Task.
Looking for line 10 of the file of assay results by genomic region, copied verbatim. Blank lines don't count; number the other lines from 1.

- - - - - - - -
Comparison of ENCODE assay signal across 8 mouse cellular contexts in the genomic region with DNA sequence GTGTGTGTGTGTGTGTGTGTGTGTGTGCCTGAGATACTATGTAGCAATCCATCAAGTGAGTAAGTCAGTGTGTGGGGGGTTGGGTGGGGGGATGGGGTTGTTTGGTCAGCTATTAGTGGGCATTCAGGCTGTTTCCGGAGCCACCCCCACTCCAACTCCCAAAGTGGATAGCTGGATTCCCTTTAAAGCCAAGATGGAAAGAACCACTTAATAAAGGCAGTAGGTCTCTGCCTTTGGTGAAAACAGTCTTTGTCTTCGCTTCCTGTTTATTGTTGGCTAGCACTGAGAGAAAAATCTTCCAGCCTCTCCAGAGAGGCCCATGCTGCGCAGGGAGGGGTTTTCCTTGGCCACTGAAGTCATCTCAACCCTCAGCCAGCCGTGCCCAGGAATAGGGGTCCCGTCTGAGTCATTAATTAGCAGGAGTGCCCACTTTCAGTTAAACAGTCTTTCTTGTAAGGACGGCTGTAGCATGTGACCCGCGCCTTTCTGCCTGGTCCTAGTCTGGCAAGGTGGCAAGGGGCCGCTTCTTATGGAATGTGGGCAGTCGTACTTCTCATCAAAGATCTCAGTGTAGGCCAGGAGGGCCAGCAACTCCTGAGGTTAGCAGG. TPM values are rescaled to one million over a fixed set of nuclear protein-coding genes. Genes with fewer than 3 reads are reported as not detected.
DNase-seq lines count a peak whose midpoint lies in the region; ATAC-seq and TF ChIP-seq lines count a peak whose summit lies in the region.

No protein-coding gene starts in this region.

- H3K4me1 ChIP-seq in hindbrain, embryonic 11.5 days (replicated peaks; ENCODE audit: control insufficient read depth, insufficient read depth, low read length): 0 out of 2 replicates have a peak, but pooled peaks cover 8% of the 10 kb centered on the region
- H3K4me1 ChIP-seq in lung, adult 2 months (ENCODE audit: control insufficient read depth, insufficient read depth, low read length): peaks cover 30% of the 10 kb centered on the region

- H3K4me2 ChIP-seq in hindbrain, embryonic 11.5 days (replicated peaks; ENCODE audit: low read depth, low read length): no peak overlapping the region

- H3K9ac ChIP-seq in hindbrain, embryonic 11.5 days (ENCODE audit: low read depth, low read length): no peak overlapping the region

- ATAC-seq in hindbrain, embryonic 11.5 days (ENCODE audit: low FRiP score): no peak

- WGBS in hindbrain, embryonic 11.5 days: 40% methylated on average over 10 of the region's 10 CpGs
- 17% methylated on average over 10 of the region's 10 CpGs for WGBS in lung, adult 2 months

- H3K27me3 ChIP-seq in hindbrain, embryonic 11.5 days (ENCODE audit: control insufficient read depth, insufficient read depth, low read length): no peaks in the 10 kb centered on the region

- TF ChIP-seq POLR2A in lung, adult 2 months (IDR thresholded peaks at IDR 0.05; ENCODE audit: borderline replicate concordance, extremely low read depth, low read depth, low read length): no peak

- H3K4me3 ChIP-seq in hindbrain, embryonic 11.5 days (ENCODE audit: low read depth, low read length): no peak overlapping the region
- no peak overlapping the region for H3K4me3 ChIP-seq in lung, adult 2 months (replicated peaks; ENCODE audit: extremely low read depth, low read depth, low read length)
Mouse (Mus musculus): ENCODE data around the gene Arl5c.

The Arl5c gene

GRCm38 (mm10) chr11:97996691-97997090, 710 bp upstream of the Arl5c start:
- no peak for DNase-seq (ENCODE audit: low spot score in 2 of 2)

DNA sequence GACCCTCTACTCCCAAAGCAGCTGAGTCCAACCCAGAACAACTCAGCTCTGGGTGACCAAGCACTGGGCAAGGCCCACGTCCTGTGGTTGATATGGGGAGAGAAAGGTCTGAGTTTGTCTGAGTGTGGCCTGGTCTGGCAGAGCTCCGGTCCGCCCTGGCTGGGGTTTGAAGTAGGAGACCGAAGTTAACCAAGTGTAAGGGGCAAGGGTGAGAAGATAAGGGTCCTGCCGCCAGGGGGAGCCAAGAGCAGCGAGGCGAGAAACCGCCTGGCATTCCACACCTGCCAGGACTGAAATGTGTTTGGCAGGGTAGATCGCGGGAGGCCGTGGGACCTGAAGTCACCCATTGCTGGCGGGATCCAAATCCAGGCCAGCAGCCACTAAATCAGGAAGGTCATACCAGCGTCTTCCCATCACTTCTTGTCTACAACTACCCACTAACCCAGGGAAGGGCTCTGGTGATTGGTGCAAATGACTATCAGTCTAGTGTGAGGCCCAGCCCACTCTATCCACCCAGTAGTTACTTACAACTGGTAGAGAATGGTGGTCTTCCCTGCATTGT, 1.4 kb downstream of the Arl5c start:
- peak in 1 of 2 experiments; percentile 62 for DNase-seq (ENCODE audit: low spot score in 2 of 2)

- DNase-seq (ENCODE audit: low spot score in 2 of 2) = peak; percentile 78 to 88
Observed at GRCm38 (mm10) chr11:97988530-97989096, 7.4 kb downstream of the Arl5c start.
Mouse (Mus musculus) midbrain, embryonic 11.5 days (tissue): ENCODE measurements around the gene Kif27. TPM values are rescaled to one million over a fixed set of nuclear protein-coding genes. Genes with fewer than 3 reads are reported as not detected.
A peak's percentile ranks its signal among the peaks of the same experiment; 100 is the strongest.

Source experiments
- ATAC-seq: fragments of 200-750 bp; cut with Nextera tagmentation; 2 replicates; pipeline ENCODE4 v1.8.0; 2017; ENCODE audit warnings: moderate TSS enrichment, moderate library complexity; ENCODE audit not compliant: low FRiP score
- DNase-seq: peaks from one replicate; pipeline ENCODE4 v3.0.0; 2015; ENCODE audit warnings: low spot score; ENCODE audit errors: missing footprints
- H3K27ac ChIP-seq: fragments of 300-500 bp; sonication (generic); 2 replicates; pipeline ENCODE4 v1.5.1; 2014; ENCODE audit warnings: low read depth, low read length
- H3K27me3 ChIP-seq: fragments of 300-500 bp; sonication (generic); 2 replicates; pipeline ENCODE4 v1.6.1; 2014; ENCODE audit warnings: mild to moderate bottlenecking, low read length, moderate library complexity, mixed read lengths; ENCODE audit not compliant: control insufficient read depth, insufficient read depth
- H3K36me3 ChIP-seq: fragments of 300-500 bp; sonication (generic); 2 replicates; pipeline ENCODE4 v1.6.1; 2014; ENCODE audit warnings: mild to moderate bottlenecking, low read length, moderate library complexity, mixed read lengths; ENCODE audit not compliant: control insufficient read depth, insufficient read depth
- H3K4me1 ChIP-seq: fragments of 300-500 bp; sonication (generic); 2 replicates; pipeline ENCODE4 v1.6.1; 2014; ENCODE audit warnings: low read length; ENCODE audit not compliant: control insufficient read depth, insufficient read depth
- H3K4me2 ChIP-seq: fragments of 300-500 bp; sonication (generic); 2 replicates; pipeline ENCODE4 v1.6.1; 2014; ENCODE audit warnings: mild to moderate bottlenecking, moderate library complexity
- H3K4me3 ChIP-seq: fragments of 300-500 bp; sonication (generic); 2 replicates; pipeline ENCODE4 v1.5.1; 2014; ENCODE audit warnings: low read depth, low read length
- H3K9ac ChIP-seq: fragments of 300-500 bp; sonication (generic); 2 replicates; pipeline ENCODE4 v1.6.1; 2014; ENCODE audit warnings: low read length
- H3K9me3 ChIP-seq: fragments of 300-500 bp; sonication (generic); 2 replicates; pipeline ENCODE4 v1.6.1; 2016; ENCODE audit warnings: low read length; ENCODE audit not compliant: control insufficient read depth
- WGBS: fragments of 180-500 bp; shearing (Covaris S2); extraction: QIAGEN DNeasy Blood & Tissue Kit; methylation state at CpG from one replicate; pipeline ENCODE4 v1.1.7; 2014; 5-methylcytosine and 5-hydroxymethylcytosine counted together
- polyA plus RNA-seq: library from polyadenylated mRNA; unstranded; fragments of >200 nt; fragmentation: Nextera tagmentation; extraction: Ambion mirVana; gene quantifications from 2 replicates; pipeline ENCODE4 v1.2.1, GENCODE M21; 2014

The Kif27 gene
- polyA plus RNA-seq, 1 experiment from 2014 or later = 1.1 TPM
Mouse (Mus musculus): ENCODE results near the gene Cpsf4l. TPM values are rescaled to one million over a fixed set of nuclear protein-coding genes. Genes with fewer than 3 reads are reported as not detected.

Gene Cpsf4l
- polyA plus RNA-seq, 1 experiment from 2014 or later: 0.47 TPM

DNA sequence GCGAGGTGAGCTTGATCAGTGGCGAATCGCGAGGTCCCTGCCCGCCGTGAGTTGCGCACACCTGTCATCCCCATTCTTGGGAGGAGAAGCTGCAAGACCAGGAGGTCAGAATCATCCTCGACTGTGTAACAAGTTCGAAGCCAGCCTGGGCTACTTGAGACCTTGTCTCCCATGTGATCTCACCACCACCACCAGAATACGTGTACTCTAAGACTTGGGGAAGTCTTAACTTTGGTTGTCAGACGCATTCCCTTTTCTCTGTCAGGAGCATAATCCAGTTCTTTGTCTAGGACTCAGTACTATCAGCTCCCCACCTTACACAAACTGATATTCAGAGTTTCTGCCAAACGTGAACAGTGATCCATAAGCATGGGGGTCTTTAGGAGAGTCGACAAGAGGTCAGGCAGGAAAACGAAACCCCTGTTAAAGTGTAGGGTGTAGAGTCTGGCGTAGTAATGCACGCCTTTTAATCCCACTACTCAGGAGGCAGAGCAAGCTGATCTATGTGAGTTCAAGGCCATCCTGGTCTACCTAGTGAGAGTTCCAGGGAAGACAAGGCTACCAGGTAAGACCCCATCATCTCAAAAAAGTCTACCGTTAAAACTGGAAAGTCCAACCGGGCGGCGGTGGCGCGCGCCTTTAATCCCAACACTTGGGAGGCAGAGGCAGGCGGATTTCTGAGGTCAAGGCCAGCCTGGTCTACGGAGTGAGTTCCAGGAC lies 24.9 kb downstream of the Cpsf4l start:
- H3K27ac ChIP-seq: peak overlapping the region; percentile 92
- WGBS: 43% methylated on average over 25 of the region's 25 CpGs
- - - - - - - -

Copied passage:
- 17% methylated on average over 10 of the region's 10 CpGs for WGBS in lung, adult 2 months